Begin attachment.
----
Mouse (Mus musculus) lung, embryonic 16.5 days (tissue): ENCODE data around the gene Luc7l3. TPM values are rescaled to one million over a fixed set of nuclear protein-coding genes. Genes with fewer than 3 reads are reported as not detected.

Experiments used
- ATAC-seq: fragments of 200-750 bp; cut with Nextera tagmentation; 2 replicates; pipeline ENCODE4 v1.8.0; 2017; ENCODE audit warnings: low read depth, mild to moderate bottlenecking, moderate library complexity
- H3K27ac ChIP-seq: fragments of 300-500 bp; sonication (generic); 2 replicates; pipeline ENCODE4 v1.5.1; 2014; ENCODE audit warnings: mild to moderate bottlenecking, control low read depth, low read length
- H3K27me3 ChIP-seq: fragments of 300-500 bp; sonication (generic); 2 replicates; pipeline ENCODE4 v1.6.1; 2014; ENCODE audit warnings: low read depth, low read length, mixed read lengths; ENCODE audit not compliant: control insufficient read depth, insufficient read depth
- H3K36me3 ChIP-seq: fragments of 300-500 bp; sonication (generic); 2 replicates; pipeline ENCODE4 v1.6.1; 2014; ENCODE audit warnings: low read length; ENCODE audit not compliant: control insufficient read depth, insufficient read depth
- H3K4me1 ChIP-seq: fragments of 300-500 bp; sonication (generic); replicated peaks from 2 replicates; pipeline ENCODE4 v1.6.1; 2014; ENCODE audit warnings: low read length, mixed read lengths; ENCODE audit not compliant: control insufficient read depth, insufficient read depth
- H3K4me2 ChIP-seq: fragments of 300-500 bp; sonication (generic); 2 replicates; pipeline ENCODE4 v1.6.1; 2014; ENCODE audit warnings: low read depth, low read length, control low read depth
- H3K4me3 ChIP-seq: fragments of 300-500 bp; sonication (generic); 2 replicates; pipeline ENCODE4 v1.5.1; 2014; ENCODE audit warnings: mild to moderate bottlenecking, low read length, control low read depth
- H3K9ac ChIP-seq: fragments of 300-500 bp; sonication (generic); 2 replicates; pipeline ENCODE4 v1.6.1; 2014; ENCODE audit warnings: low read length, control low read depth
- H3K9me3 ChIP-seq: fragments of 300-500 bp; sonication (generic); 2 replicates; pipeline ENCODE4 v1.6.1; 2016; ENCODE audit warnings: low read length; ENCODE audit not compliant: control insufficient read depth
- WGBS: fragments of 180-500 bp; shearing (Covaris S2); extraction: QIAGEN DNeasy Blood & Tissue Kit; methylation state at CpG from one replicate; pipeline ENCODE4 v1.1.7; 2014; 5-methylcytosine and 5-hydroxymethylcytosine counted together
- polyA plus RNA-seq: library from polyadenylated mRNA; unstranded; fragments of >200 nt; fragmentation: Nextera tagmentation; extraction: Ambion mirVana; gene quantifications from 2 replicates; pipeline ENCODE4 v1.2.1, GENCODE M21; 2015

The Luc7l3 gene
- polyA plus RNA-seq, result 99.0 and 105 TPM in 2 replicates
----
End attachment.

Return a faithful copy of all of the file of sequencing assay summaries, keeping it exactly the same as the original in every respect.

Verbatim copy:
Mouse (Mus musculus) lung, embryonic 16.5 days (tissue): ENCODE data around the gene Luc7l3. TPM values are rescaled to one million over a fixed set of nuclear protein-coding genes. Genes with fewer than 3 reads are reported as not detected.

Experiments used
- ATAC-seq: fragments of 200-750 bp; cut with Nextera tagmentation; 2 replicates; pipeline ENCODE4 v1.8.0; 2017; ENCODE audit warnings: low read depth, mild to moderate bottlenecking, moderate library complexity
- H3K27ac ChIP-seq: fragments of 300-500 bp; sonication (generic); 2 replicates; pipeline ENCODE4 v1.5.1; 2014; ENCODE audit warnings: mild to moderate bottlenecking, control low read depth, low read length
- H3K27me3 ChIP-seq: fragments of 300-500 bp; sonication (generic); 2 replicates; pipeline ENCODE4 v1.6.1; 2014; ENCODE audit warnings: low read depth, low read length, mixed read lengths; ENCODE audit not compliant: control insufficient read depth, insufficient read depth
- H3K36me3 ChIP-seq: fragments of 300-500 bp; sonication (generic); 2 replicates; pipeline ENCODE4 v1.6.1; 2014; ENCODE audit warnings: low read length; ENCODE audit not compliant: control insufficient read depth, insufficient read depth
- H3K4me1 ChIP-seq: fragments of 300-500 bp; sonication (generic); replicated peaks from 2 replicates; pipeline ENCODE4 v1.6.1; 2014; ENCODE audit warnings: low read length, mixed read lengths; ENCODE audit not compliant: control insufficient read depth, insufficient read depth
- H3K4me2 ChIP-seq: fragments of 300-500 bp; sonication (generic); 2 replicates; pipeline ENCODE4 v1.6.1; 2014; ENCODE audit warnings: low read depth, low read length, control low read depth
- H3K4me3 ChIP-seq: fragments of 300-500 bp; sonication (generic); 2 replicates; pipeline ENCODE4 v1.5.1; 2014; ENCODE audit warnings: mild to moderate bottlenecking, low read length, control low read depth
- H3K9ac ChIP-seq: fragments of 300-500 bp; sonication (generic); 2 replicates; pipeline ENCODE4 v1.6.1; 2014; ENCODE audit warnings: low read length, control low read depth
- H3K9me3 ChIP-seq: fragments of 300-500 bp; sonication (generic); 2 replicates; pipeline ENCODE4 v1.6.1; 2016; ENCODE audit warnings: low read length; ENCODE audit not compliant: control insufficient read depth
- WGBS: fragments of 180-500 bp; shearing (Covaris S2); extraction: QIAGEN DNeasy Blood & Tissue Kit; methylation state at CpG from one replicate; pipeline ENCODE4 v1.1.7; 2014; 5-methylcytosine and 5-hydroxymethylcytosine counted together
- polyA plus RNA-seq: library from polyadenylated mRNA; unstranded; fragments of >200 nt; fragmentation: Nextera tagmentation; extraction: Ambion mirVana; gene quantifications from 2 replicates; pipeline ENCODE4 v1.2.1, GENCODE M21; 2015

The Luc7l3 gene
- polyA plus RNA-seq, result 99.0 and 105 TPM in 2 replicates